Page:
I happened upon the Smithsonian American Art Museum collection database of medals earlier and came across a World War I medal that I thought might be in the American Numismatic Society's Art of Devastation project, and sure enough I was able to locate this French Heroes Fund medal from the Medallic Art Company (the archival materials and a large number of objects from which the ANS acquired at auction a few years ago and will catalog/publish online, by the way).

I was able to create a Nomisma URI for the SAAM and generate a bit of RDF for this medal, linking it to IIIF images hosted by the Smithsonian. There are almost certainly more WWI medals from the SAAM that we might later integrate into the Nomisma.org linked open data cloud.

SAAM 1965.16.63


Friday, September 24, 2021

More than 2,000 coins of Hadrian from the British Museum added to OCRE

I have received a major update from Richard Abdy, curator at the British Museum and author of the most recent RIC volume on Hadrian, which was published to OCRE in June of 2020. Nearly 2,300 coins from the British Museum have been linked to Hadrian type URIs in the new volume, an increase by about 2,000 over the relatively small number of Hadrianic coins the BM had previously contributed to OCRE. The photographic coverage of Hadrian types is nearly complete. There are, in fact, about 850 types where the British Museum specimen is the only photographed example: about one-quarter of all Hadrianic coin types.

Furthermore, I queried the BM's API for each coin to extract IIIF service URIs, when available. This extended to all of the BM's contributions to the Nomisma.org ecosystem (Iron Age, Hellenistic, and Roman coinage), and about 16,000 of the 72,000 total coins from the British Museum have zoomable IIIF images.


A British Museum example of Hadrian 103


The British Museum's API for individual objects is not publicized, but I happened upon it by looking at the console in Firefox to locate the British Museum's IIIF URI pattern (which is also not publicized). The ID portion of the object URI serves as the 'id' request parameter for the API, e.g., https://www.britishmuseum.org/api/_object?id=C_1872-0709-376.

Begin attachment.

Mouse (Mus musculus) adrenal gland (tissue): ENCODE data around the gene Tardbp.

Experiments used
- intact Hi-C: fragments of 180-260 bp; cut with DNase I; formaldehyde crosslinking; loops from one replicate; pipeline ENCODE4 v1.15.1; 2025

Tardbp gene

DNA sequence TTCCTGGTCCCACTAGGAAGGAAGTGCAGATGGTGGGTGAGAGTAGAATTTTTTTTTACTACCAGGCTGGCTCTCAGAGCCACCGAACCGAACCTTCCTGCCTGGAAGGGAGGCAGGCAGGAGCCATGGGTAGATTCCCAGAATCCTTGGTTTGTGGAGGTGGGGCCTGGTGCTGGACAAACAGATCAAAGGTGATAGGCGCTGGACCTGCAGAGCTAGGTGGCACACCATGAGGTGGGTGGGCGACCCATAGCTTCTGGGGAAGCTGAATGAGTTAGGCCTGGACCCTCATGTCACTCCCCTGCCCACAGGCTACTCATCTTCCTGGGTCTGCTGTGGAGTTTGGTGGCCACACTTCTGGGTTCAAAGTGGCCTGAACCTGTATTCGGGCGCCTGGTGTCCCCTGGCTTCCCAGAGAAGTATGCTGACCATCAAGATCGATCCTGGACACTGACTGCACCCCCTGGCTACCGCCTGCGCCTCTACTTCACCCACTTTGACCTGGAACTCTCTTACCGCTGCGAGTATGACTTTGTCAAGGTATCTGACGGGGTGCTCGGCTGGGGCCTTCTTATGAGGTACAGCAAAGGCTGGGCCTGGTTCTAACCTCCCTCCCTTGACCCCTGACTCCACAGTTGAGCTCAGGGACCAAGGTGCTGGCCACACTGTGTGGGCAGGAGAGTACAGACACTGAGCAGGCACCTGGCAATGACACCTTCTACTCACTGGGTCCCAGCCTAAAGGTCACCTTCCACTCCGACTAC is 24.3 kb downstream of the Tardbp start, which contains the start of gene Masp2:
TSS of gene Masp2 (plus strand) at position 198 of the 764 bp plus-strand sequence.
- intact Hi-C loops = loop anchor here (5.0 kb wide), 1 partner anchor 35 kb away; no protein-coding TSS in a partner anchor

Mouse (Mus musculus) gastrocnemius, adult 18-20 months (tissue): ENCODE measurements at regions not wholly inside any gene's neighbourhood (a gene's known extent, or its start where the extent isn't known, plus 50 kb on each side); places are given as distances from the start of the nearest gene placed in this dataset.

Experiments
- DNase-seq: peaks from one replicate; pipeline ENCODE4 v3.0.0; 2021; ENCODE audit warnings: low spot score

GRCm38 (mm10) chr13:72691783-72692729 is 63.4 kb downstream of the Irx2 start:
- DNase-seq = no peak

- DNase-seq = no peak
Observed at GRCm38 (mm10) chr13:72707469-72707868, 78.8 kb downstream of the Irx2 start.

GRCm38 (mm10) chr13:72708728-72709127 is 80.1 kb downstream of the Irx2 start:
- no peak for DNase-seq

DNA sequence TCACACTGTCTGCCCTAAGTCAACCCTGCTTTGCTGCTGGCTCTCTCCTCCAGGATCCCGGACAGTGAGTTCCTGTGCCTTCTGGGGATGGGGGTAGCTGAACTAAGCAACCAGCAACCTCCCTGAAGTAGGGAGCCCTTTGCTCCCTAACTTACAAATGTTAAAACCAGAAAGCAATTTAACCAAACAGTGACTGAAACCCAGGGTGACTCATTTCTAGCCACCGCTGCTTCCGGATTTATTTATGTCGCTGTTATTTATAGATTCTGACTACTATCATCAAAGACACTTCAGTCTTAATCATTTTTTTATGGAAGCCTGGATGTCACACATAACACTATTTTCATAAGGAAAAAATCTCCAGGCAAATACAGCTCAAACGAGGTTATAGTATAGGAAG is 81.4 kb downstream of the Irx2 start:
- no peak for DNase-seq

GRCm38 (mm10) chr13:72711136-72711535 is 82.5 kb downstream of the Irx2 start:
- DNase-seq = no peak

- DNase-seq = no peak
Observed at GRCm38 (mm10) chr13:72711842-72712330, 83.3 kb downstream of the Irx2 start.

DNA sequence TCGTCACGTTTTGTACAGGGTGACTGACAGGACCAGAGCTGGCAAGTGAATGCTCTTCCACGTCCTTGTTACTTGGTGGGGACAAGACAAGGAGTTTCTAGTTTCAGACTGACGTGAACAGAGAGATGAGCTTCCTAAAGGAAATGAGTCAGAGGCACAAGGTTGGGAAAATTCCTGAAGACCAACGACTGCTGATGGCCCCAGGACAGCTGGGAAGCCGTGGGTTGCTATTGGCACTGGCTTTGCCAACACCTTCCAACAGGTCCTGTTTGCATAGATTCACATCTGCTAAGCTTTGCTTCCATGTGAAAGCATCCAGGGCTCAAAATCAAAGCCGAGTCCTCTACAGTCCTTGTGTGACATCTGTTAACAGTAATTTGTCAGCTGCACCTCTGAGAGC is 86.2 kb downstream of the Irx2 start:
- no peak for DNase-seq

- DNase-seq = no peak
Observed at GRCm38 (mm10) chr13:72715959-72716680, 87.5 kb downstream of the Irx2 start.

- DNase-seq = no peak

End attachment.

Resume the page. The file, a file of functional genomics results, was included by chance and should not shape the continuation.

The IIIF URL is 'zoom' property for each 'processed' in the 'multimedia' array. This is a relative path that should be appended to https://media.britishmuseum.org/iiif/. The other static jpg files paths are appended to https://media.britishmuseum.org/media/.

Frustratingly, the object metadata are not encoded in the JSON response as clean and machine-readable. It is possible to parse data from the escaped HTML in 'xtemplate', but it requires a little clean-up. I was able to parse the measurements for the Hadrianic coins from the xtemplate for the Hadrianic coins in OpenRefine, since they weren't in the the spreadsheet export I had received.

Thursday, September 2, 2021

Improved geographic context for other Nomisma concept types

I have made some modifications to the underlying SPARQL queries to improve the geographic distribution of regions and dynasties in Nomisma.org.

Previously, a map for a region would show points for coin hoards that contained a coin explicitly from that region. However, it did not exploit the inherent geographic hierarchy expressed by skos:broader between mints and parent regions. For example, there are numerous hoards that contain coins from Syracuse, but the map for Sicily did not show them, except for a small handful of hoards that contained Sicilian coins from an uncertain mint (_: nmo:hasRegion nm:sicily). As illustrated below, the coverage for Sicily has been expanded well beyond the two hoards previously depicted to numerous examples: most in Sicily, but others elsewhere in the Mediterranean and one as far as modern Iran.

Geographic distribution of hoards with coins from Sicily

Similarly, maps for dynasties now include points for hoards associated to rulers through their relationship to dynasty URIs with org:memberOf.


Distribution of the Seleucid Dynasty before update
Seleucid Dynasty after update

One other minor update was to enable the display of findspots and hoards on the map for collections. As you can see, the American Numismatic Society has fairly good coverage within Greek coin hoards.

Mints and hoards associated with the ANS collection